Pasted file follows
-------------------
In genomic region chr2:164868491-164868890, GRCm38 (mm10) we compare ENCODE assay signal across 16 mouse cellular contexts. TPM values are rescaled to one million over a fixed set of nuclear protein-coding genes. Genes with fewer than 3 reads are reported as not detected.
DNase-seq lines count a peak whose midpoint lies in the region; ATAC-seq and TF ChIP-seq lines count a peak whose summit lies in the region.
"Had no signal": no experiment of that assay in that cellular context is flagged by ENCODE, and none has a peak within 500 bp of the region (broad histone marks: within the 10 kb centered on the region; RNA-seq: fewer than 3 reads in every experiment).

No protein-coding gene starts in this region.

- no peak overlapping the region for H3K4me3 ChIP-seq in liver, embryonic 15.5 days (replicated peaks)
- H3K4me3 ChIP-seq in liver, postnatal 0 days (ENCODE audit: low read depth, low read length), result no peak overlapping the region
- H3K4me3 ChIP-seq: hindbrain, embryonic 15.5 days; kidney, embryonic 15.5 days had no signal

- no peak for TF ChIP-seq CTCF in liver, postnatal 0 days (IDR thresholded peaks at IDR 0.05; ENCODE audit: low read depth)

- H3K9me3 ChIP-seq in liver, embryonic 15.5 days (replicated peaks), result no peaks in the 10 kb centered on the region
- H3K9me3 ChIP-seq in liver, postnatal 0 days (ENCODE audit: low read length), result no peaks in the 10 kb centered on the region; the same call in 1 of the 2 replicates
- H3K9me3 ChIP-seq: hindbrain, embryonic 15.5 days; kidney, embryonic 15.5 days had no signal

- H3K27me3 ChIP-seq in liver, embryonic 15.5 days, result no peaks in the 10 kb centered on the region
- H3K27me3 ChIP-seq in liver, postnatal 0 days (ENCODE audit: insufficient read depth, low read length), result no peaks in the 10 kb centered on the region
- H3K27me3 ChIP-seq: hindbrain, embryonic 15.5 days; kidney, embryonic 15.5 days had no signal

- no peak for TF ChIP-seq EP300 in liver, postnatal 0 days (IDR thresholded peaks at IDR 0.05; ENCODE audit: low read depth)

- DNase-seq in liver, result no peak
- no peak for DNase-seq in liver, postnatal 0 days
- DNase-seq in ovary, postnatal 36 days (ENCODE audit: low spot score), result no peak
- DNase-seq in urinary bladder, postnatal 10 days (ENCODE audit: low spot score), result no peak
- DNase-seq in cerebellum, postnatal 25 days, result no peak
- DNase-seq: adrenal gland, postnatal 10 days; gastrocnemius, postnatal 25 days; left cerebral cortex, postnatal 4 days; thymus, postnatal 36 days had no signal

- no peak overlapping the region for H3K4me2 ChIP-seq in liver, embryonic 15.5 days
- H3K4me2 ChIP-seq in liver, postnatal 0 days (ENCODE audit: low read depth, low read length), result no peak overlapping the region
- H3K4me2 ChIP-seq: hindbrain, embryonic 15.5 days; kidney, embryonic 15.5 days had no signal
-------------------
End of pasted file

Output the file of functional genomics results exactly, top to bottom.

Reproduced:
In genomic region chr2:164868491-164868890, GRCm38 (mm10) we compare ENCODE assay signal across 16 mouse cellular contexts. TPM values are rescaled to one million over a fixed set of nuclear protein-coding genes. Genes with fewer than 3 reads are reported as not detected.
DNase-seq lines count a peak whose midpoint lies in the region; ATAC-seq and TF ChIP-seq lines count a peak whose summit lies in the region.
"Had no signal": no experiment of that assay in that cellular context is flagged by ENCODE, and none has a peak within 500 bp of the region (broad histone marks: within the 10 kb centered on the region; RNA-seq: fewer than 3 reads in every experiment).

No protein-coding gene starts in this region.

- no peak overlapping the region for H3K4me3 ChIP-seq in liver, embryonic 15.5 days (replicated peaks)
- H3K4me3 ChIP-seq in liver, postnatal 0 days (ENCODE audit: low read depth, low read length), result no peak overlapping the region
- H3K4me3 ChIP-seq: hindbrain, embryonic 15.5 days; kidney, embryonic 15.5 days had no signal

- no peak for TF ChIP-seq CTCF in liver, postnatal 0 days (IDR thresholded peaks at IDR 0.05; ENCODE audit: low read depth)

- H3K9me3 ChIP-seq in liver, embryonic 15.5 days (replicated peaks), result no peaks in the 10 kb centered on the region
- H3K9me3 ChIP-seq in liver, postnatal 0 days (ENCODE audit: low read length), result no peaks in the 10 kb centered on the region; the same call in 1 of the 2 replicates
- H3K9me3 ChIP-seq: hindbrain, embryonic 15.5 days; kidney, embryonic 15.5 days had no signal

- H3K27me3 ChIP-seq in liver, embryonic 15.5 days, result no peaks in the 10 kb centered on the region
- H3K27me3 ChIP-seq in liver, postnatal 0 days (ENCODE audit: insufficient read depth, low read length), result no peaks in the 10 kb centered on the region
- H3K27me3 ChIP-seq: hindbrain, embryonic 15.5 days; kidney, embryonic 15.5 days had no signal

- no peak for TF ChIP-seq EP300 in liver, postnatal 0 days (IDR thresholded peaks at IDR 0.05; ENCODE audit: low read depth)

- DNase-seq in liver, result no peak
- no peak for DNase-seq in liver, postnatal 0 days
- DNase-seq in ovary, postnatal 36 days (ENCODE audit: low spot score), result no peak
- DNase-seq in urinary bladder, postnatal 10 days (ENCODE audit: low spot score), result no peak
- DNase-seq in cerebellum, postnatal 25 days, result no peak
- DNase-seq: adrenal gland, postnatal 10 days; gastrocnemius, postnatal 25 days; left cerebral cortex, postnatal 4 days; thymus, postnatal 36 days had no signal

- no peak overlapping the region for H3K4me2 ChIP-seq in liver, embryonic 15.5 days
- H3K4me2 ChIP-seq in liver, postnatal 0 days (ENCODE audit: low read depth, low read length), result no peak overlapping the region
- H3K4me2 ChIP-seq: hindbrain, embryonic 15.5 days; kidney, embryonic 15.5 days had no signal